Actually, all these big pommels were good for was to provide a safe grip for the horseman's gloved hand reaching down to pull the pistol from the holster.
From ca. 1525 to 1550, a slightly flared asymmetric fishtail end of the butt stock of a short saddle arquebus (the term pistol was not in use by then) had served the same purpose. By the mid 16th century, the evolving Renaissance sense of style also influenced the look of weapons, and the edges of gun butt stocks got increasingly beveled, at first at the upper end. During the 1550's, those beveled edges got rounded more and more, with their rear end still flattened, until around 1560, the first small ovoid pommels entered the scene. Still, they retained remnants of the asymmetric Gothic taste, with their upper end notably raised. Only a decade later, though, the Renaissance symmetry had completely taken over and the rear finials of "pistol" butt stocks now showed a more globular shape, which kept growing until by the late 1570's, they had reached a relatively large ball-like shape, with their rear side still slightly flattened. That large ball pommel used to characterize all puffers up until ca. 1600 when, at the beginning of the 17th century, the fishtail butt was re-enlivened, but widely flared now and its edges becoming beveled again by ca. 1610-15.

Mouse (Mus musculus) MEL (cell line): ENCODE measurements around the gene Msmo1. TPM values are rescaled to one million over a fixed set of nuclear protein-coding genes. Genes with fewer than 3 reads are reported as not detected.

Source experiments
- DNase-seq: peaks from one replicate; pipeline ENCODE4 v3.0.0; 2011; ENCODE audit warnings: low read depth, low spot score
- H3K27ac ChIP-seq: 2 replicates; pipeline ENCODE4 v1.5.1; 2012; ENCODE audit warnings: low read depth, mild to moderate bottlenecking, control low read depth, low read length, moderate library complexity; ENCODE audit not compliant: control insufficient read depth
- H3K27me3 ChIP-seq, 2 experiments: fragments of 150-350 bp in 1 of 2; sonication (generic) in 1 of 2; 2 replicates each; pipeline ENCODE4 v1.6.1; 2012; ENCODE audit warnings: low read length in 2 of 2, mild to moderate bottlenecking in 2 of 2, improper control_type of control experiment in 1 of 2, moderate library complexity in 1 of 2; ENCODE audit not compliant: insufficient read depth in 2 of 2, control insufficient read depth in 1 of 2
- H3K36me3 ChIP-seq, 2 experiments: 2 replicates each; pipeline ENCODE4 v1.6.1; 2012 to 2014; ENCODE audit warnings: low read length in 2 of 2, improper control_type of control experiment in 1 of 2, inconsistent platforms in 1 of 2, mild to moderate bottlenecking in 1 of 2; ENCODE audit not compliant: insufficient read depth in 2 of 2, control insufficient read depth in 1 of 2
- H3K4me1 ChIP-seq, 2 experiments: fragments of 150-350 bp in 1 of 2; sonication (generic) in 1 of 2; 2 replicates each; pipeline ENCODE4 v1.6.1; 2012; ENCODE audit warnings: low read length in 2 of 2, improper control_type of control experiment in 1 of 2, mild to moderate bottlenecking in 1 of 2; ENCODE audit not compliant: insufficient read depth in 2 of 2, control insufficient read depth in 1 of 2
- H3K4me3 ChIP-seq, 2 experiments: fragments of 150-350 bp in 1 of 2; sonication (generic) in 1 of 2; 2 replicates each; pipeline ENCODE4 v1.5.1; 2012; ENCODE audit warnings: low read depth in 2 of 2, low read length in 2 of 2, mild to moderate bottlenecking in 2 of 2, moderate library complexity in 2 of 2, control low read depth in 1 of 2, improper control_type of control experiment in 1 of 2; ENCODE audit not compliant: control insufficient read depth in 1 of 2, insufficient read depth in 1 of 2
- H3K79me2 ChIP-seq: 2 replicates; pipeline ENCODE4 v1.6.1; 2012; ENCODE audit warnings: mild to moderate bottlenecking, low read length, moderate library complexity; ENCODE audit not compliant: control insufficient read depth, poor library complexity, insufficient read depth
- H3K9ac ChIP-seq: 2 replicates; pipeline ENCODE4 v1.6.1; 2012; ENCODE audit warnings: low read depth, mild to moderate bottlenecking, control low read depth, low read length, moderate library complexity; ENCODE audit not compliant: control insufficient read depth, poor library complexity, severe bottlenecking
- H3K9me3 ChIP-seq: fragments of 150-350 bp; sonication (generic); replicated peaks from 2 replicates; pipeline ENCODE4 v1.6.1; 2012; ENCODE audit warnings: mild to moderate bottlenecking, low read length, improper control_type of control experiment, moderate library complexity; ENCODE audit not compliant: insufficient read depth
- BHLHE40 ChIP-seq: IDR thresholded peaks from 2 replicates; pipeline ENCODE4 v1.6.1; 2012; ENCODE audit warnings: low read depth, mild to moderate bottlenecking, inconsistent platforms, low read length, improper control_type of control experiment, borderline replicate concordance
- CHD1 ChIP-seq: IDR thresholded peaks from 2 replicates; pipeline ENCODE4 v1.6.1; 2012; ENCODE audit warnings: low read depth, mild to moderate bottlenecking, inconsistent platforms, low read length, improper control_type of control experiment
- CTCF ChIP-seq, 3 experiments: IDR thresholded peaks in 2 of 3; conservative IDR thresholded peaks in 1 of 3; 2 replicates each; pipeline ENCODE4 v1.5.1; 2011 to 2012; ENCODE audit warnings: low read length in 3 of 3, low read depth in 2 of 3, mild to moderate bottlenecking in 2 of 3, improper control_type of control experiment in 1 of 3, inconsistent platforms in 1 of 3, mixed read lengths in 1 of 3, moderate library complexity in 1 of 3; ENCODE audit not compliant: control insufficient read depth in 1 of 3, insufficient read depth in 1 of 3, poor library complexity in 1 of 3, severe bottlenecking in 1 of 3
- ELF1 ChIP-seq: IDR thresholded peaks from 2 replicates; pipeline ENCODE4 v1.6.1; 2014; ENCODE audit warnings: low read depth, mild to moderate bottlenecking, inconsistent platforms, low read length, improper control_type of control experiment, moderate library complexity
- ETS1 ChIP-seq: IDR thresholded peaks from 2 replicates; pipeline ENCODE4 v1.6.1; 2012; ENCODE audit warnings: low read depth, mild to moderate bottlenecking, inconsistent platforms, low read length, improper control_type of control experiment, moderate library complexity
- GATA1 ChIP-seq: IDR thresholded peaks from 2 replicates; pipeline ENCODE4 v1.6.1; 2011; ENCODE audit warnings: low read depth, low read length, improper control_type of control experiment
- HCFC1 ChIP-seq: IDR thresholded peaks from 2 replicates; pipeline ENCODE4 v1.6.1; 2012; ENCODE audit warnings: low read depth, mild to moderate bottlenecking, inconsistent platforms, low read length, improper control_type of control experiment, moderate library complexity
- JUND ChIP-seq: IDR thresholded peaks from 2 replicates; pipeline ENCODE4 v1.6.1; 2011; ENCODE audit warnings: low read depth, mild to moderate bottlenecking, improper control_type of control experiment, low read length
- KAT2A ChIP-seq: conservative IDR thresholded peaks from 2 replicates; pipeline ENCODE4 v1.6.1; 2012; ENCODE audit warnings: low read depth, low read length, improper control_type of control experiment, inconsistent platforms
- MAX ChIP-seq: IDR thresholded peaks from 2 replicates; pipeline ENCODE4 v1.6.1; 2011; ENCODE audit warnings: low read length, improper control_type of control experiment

Thus, after ruling the stylistic scene for about two decades, the large globular pommel had definitely gone out of style around 1600.
After these preliminary excursion, the characteristic shape of the hemispherical flasks in discussion can be understood to match the pistol pommels - apart from the fact that the rear side of the flasks was completely flat. Their decoration, though, was wrought exactly en suite with that of the pistols they accompanied, and the front plaques of the flasks were identical to the central pommel plates of the puffers they belonged to, all forming a perfect match.